Go big or go home could be furniture designer Christopher Guy Harrison's business model.
While others are shrinking operations, Mr. Harrison is expanding Christopher Guy, his international brand of luxury furnishings. In January, he opened an 8,884-foot showroom at the World Market Center in Las Vegas, his fifth dedicated showroom in the United States.
Never shying away from a challenge, the first thing he ever built was much bigger than a chair, when he was 16 years old.
"My stepfather was building a house in the south of France, so I went down. It was very important for me," he recalls.
That began a career of creating objects, many of them larger than life. If his style looks familiar, it's because his furnishings are often in hospitality and commercial spaces such as Four Seasons and Ritz-Carlton hotels, Saks Fifth Avenue stores, casinos and in movies, including "Casino Royale," "The Hangover" and "The Devil Wears Prada."
There is something Dorothy Draper-esque about his bold and timeless designs. One of his signature furniture details is the Chris-X leg.
Like his brand, he is an amalgamation of influences. Though born in Britain, he was raised in France and Spain and now lives in Singapore. His furnishings are all manufactured in three factories in central Java.
"It's about a two-hour flight from Singapore, and it's a little area where you find everything from Ralph Lauren to Armani being built these days," he said.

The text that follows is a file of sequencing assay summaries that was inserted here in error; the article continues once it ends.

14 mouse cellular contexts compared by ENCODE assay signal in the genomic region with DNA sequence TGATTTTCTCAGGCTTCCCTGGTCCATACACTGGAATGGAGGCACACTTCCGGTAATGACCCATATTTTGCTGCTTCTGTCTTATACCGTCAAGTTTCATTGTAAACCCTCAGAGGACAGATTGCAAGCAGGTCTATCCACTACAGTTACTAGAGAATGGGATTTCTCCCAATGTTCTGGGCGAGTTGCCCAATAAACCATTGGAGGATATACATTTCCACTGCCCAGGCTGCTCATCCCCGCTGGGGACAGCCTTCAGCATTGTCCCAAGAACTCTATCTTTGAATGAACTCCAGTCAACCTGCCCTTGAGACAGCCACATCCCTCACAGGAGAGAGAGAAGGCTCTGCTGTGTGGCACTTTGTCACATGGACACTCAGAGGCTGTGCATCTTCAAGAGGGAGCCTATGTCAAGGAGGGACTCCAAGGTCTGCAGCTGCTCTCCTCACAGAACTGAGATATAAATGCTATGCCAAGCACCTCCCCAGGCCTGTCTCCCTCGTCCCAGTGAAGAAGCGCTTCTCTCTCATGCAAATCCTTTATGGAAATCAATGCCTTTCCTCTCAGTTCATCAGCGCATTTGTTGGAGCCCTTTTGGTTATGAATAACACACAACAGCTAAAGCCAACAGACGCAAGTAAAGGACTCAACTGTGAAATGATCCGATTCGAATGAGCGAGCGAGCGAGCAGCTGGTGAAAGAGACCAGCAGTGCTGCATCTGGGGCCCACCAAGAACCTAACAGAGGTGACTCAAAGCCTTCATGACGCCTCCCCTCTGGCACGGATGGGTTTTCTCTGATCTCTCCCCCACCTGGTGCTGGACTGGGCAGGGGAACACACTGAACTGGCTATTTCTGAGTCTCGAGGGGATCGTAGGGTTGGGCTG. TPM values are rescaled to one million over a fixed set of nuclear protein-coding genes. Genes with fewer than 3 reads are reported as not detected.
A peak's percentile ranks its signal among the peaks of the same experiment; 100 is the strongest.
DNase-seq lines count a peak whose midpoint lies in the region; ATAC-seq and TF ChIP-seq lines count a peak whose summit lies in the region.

Over the past few years, the company (www.christopherguy.com) has spread internationally with showrooms in Russia, the Middle East and Asia. In May, a 20,000-square-foot Christopher Guy showroom will open in New York City's Design Center, complete with an auditorium, gallery and three penthouses to showcase his new lifestyle collection, Mademoiselle. New York will become the company's new U.S. headquarters, replacing Fort Myers, Fla.
Mademoiselle "is all about what would Coco Chanel's home look like today if she were alive and about 37 years old," he said.
Mr. Harrison believes his company has navigated tough economic times by not limiting its focus to the U.S. market. He believes his brand will outlive him.
"We are working on a business model which is beyond Christopher Guy, which is recognizing the global industry and what its needs are. It won't be launched until 2014. I believe it will revolutionize the interior design industry globally."
Mr. Harrison is not as optimistic about the future of classic furniture.
"When people decorate their homes today, they are not looking for their heritage. They are looking for comfort and convenience.
"There is no market for classic furnishings, and I don't see that ever returning. The reason is the skills have all been lost. The skills in an industry like this are lost very quickly. In Asia, where we had an abundance of carvers, we see them all going to get different jobs in the construction industry," he said.
When he was creating the Mademoiselle collection, Mr. Harrison carved the pieces in miniature in Styrofoam. "From there I can see the balance that is needed. When I am designing a mirror, it is fun to play around with it."
He got the idea for the Oliver mirror from a shirt one of his carvers was wearing. It bore an image of the Milky Way.
"I took the Milky Way and turned it into more like a hurricane for the mirror frame," he said.0
The mirror in turn inspired Irish milliner Philip Treacy, who is famous for his hat designs in the United Kingdom. Mr. Treacy used Oliver mirrors in a hotel he was doing in Ireland and subsequently used the design in a hat he made for Camilla Parker Bowles, the Duchess of Cornwall.
Now the Oliver mirror is informally known as Camilla, Mr. Harrison said with a smile.
Just like the constellation itself, what comes around goes around -- and around.mobilehome - homes